By Jim Naro, CustomerCentric Selling® Certified Business Partner & Paul Ressler, Cirrostratus Group
Click here to read Part One of this series.
4. The Hard Implementation Tasks Still Exist
An easy and straightforward implementation process is a big plus in bringing value to the customer quickly and is important to the SaaS business model. An easy implementation does not mean, however, that a customer can overlook the time it takes to make the necessary underlying business process changes that are typical in most system implementation projects.
For example, the implementation of a SaaS based sales compensation system is pretty straightforward and easy to implement. However, there still is a need for consolidating different sales compensation plans and reviewing the total overall structure of the compensation system. If these expectations were not set up initially and the proper time planned for these steps, there is a good chance that the system implementation may be viewed a failure through no fault of the service provider.
This risk is nothing new. Implementation risks have always been very dependent on the ability of an organization to make changes and improve their processes as part of a system implementation. Adequate effort, timeframes, and correct implementation expectations need to be planned into your overall implementation methodology and in the final proposals and pricing. Failure to do this can result in higher customer churn since the value of the service is never fully realized.
5. Don’t Let Out of Sight be Out of Mind
With a SaaS service you have an opportunity to delight yours customers every day, but the question is whether you take maximum advantage of these opportunities. The sales and account management team play an important leadership role in this but almost everyone in the company is involved one way or another.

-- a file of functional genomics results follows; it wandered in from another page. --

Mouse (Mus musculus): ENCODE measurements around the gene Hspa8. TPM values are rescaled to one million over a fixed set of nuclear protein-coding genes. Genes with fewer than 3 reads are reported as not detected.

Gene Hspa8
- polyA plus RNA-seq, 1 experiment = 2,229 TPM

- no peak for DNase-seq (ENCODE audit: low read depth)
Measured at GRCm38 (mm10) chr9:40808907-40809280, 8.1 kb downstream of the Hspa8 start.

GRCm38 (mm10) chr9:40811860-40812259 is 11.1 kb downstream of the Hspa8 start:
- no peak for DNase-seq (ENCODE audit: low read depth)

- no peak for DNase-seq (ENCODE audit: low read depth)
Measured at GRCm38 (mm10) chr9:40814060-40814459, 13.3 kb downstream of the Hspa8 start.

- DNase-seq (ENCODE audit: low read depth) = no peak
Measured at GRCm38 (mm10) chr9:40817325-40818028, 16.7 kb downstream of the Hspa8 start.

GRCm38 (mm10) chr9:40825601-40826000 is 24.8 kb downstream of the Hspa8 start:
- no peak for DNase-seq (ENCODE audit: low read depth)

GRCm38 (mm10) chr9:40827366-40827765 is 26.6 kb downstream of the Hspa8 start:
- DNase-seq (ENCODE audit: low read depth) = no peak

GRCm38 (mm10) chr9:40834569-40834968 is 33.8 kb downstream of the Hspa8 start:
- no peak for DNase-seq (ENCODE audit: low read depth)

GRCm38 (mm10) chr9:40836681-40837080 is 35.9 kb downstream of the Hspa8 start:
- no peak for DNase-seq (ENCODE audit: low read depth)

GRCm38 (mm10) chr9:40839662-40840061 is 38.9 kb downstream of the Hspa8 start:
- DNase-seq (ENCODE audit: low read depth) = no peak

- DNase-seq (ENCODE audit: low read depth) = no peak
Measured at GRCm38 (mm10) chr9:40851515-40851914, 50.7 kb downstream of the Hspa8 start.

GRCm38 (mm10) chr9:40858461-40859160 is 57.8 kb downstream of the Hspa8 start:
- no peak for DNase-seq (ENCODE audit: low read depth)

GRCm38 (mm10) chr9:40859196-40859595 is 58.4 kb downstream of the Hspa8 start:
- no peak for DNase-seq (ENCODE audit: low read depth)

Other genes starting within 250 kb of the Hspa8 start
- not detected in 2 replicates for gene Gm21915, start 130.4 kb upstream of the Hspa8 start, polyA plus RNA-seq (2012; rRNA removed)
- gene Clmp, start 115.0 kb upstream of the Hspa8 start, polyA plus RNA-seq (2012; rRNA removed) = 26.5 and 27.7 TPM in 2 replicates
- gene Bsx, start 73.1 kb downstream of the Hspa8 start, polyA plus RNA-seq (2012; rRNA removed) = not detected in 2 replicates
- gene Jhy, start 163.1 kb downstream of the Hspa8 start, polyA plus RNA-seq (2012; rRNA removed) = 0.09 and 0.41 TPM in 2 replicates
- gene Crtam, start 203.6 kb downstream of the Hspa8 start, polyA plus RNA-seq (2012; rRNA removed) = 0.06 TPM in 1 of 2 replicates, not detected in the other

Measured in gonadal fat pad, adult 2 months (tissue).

A plan for regular conversations with the customer at multiple levels is critically important. These should be in depth and focus on understanding whether the customer has achieved their original business goals and to explore any new goals and business changes the customer envisions. Your account management team will be able to take any necessary corrective actions and will likely unearth opportunities for up-selling and cross-selling now or in the future.
These conversations should continue over a long period of time so it is important that you have a way to have continuity in the conversations even though a salesperson, account manager, or customer support person may have moved on to other responsibilities. Likewise it’s important that all touch points within the organization have full knowledge of what conversations occur and their results.
A good combination of account management processes, automation, listening skills, and internal communication can provide the structure for a strong customer relationship. Don’t fall into the trap of thinking that “no news is good news” or concentrating all your resources on acquiring new customers, you have to invest substantial time in the ongoing relationship to maximize the mutual value.
6. Make Sure Up-Selling and Cross-Selling is Easy
A successful SaaS business model has a strong strategy for up selling and cross selling the SaaS service over the customer lifecycle. This may be additional use of existing functionality, using extended functionality or additional users.
Some SaaS solutions have integrated subscription management within the application, with automated connections to the billing and payment system, and automated provisioning of upgrades. When this is the case, the administrative effort is minimal. In other cases the administrative, provisioning, and billing/payment effort is not automated and it may take a substantial effort on the part of your sales people to add or upgrade a user, or implement other value-added services.
It makes sense to take a look at exactly how your account management time is being spent and looking for opportunities to simplify, streamline, and automate the process. Remember that all of these costs are ongoing and are a potential hindrance to customer satisfaction. Account management resources should focus on identifying and nurturing opportunities not performing administrative tasks.
Click here to read the conclusion and seventh pitfall in Part Three.